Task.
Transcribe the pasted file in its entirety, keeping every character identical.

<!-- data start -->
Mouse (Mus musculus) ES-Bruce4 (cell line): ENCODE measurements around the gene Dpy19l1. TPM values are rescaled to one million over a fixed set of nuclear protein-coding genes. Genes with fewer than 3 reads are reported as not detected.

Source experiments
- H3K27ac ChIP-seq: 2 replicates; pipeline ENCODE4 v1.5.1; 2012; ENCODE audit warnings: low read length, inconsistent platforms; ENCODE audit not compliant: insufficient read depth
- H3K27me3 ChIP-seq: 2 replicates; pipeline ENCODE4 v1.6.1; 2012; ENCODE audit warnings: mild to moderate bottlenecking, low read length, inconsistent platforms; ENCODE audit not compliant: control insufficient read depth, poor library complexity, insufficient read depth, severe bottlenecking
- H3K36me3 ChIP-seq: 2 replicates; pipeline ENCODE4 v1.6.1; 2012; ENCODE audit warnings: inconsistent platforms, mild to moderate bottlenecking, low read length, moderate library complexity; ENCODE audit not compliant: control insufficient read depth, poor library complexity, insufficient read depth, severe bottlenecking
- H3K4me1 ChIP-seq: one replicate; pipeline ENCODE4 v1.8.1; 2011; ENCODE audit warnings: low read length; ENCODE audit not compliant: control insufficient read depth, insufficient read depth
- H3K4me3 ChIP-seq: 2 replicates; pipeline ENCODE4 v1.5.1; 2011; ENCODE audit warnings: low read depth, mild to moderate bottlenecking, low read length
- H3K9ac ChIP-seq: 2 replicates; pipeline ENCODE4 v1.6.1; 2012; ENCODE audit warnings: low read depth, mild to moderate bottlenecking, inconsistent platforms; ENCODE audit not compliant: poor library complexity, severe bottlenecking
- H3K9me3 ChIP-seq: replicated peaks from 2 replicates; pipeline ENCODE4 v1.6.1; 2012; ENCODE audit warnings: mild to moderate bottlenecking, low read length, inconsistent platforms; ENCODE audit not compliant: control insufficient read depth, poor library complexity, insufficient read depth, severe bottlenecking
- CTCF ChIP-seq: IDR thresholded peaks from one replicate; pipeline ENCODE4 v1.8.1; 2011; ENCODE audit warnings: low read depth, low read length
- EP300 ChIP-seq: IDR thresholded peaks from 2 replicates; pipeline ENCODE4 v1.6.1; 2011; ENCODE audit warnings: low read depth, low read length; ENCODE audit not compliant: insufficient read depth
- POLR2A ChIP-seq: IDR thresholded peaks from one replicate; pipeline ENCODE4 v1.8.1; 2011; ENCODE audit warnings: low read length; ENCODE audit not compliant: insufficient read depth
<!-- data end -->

Mouse (Mus musculus) ES-Bruce4 (cell line): ENCODE measurements around the gene Dpy19l1. TPM values are rescaled to one million over a fixed set of nuclear protein-coding genes. Genes with fewer than 3 reads are reported as not detected.

Source experiments
- H3K27ac ChIP-seq: 2 replicates; pipeline ENCODE4 v1.5.1; 2012; ENCODE audit warnings: low read length, inconsistent platforms; ENCODE audit not compliant: insufficient read depth
- H3K27me3 ChIP-seq: 2 replicates; pipeline ENCODE4 v1.6.1; 2012; ENCODE audit warnings: mild to moderate bottlenecking, low read length, inconsistent platforms; ENCODE audit not compliant: control insufficient read depth, poor library complexity, insufficient read depth, severe bottlenecking
- H3K36me3 ChIP-seq: 2 replicates; pipeline ENCODE4 v1.6.1; 2012; ENCODE audit warnings: inconsistent platforms, mild to moderate bottlenecking, low read length, moderate library complexity; ENCODE audit not compliant: control insufficient read depth, poor library complexity, insufficient read depth, severe bottlenecking
- H3K4me1 ChIP-seq: one replicate; pipeline ENCODE4 v1.8.1; 2011; ENCODE audit warnings: low read length; ENCODE audit not compliant: control insufficient read depth, insufficient read depth
- H3K4me3 ChIP-seq: 2 replicates; pipeline ENCODE4 v1.5.1; 2011; ENCODE audit warnings: low read depth, mild to moderate bottlenecking, low read length
- H3K9ac ChIP-seq: 2 replicates; pipeline ENCODE4 v1.6.1; 2012; ENCODE audit warnings: low read depth, mild to moderate bottlenecking, inconsistent platforms; ENCODE audit not compliant: poor library complexity, severe bottlenecking
- H3K9me3 ChIP-seq: replicated peaks from 2 replicates; pipeline ENCODE4 v1.6.1; 2012; ENCODE audit warnings: mild to moderate bottlenecking, low read length, inconsistent platforms; ENCODE audit not compliant: control insufficient read depth, poor library complexity, insufficient read depth, severe bottlenecking
- CTCF ChIP-seq: IDR thresholded peaks from one replicate; pipeline ENCODE4 v1.8.1; 2011; ENCODE audit warnings: low read depth, low read length
- EP300 ChIP-seq: IDR thresholded peaks from 2 replicates; pipeline ENCODE4 v1.6.1; 2011; ENCODE audit warnings: low read depth, low read length; ENCODE audit not compliant: insufficient read depth
- POLR2A ChIP-seq: IDR thresholded peaks from one replicate; pipeline ENCODE4 v1.8.1; 2011; ENCODE audit warnings: low read length; ENCODE audit not compliant: insufficient read depth